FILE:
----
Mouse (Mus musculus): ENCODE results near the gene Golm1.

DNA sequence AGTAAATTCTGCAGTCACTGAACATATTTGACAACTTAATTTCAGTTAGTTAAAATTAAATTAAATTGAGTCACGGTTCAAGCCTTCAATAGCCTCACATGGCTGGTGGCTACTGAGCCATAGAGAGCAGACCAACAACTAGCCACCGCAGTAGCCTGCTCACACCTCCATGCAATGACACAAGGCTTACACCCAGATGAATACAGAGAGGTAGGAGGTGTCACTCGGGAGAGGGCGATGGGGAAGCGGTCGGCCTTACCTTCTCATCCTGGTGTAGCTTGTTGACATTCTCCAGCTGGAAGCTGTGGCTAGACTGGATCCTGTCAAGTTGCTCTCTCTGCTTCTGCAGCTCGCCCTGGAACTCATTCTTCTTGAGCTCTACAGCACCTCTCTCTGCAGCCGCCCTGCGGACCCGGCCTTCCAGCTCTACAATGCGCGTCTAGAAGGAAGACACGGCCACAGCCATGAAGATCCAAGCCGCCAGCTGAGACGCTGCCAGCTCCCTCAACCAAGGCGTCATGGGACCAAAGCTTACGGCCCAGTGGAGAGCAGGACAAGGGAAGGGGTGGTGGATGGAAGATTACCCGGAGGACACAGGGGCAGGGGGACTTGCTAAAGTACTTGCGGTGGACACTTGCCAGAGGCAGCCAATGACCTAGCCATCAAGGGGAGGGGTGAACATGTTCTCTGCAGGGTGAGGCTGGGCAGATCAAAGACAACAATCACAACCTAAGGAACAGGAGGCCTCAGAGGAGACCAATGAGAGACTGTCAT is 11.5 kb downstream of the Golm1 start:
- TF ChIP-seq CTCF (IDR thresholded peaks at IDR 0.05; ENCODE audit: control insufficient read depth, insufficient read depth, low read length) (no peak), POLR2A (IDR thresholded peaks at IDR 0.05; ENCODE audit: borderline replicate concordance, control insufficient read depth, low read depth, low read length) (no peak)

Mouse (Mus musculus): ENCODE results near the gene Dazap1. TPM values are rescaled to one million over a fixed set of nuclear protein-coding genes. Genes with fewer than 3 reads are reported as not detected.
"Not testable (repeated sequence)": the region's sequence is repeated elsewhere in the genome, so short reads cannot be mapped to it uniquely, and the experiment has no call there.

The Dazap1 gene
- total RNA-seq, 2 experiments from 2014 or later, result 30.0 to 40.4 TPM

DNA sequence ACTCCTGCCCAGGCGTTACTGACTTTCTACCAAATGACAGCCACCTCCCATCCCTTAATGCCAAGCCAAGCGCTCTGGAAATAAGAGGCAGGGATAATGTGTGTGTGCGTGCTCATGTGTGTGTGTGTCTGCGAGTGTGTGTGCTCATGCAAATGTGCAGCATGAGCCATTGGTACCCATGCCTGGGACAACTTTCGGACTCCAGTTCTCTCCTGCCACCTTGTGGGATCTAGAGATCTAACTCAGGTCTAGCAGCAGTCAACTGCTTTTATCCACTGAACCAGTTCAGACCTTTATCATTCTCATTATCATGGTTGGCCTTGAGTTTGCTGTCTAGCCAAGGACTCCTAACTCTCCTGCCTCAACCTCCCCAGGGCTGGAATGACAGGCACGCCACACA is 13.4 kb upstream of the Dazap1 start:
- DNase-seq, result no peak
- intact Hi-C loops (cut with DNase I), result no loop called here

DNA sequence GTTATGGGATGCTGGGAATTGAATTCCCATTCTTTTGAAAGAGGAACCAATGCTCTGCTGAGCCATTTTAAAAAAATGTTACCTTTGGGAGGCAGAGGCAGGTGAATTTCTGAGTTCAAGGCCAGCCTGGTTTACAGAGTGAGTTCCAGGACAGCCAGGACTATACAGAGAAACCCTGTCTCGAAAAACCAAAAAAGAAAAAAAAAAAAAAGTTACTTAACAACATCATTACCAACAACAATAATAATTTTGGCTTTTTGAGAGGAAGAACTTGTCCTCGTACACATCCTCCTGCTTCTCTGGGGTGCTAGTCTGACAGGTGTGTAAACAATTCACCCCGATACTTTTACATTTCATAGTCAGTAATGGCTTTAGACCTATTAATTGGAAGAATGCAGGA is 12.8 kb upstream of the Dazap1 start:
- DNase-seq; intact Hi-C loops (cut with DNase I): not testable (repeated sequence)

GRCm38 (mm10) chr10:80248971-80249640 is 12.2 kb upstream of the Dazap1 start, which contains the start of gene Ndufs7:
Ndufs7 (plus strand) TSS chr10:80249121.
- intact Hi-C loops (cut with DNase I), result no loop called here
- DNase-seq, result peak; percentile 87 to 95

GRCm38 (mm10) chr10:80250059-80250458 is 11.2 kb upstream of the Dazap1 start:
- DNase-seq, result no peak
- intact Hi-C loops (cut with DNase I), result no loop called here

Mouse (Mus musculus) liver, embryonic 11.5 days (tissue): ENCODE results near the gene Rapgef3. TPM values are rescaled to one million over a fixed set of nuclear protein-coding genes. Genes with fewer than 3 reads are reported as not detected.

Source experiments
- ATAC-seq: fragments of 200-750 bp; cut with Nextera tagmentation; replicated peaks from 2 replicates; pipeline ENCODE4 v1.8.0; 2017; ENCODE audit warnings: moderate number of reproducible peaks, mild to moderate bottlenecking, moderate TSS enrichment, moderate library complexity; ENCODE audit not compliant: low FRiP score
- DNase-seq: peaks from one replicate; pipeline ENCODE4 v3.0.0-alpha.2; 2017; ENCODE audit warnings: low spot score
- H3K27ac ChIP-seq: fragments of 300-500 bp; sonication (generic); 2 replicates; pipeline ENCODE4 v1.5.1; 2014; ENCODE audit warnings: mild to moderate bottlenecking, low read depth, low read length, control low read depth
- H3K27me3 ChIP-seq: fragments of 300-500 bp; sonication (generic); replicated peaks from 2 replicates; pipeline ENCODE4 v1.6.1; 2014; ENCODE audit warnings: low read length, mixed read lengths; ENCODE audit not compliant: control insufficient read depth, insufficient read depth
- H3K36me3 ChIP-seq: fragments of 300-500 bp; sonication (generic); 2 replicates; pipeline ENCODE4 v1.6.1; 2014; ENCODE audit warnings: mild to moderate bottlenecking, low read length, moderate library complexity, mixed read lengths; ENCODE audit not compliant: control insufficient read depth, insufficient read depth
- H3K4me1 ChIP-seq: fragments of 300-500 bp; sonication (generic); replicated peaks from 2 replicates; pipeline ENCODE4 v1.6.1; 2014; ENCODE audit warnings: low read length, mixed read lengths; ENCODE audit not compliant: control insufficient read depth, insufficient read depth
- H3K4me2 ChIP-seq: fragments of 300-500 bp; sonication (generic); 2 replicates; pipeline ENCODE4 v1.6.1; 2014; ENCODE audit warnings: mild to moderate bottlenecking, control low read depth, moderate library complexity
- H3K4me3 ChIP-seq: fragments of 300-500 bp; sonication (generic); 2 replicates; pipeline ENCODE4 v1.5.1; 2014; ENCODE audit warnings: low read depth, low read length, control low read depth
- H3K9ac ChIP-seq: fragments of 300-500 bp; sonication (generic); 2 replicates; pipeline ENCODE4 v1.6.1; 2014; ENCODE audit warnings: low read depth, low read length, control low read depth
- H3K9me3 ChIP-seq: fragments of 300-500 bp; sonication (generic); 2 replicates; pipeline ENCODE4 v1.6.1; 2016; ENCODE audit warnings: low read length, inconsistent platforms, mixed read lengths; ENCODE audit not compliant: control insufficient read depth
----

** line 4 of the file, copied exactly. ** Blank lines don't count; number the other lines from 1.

Mouse (Mus musculus): ENCODE results near the gene Dazap1. TPM values are rescaled to one million over a fixed set of nuclear protein-coding genes. Genes with fewer than 3 reads are reported as not detected.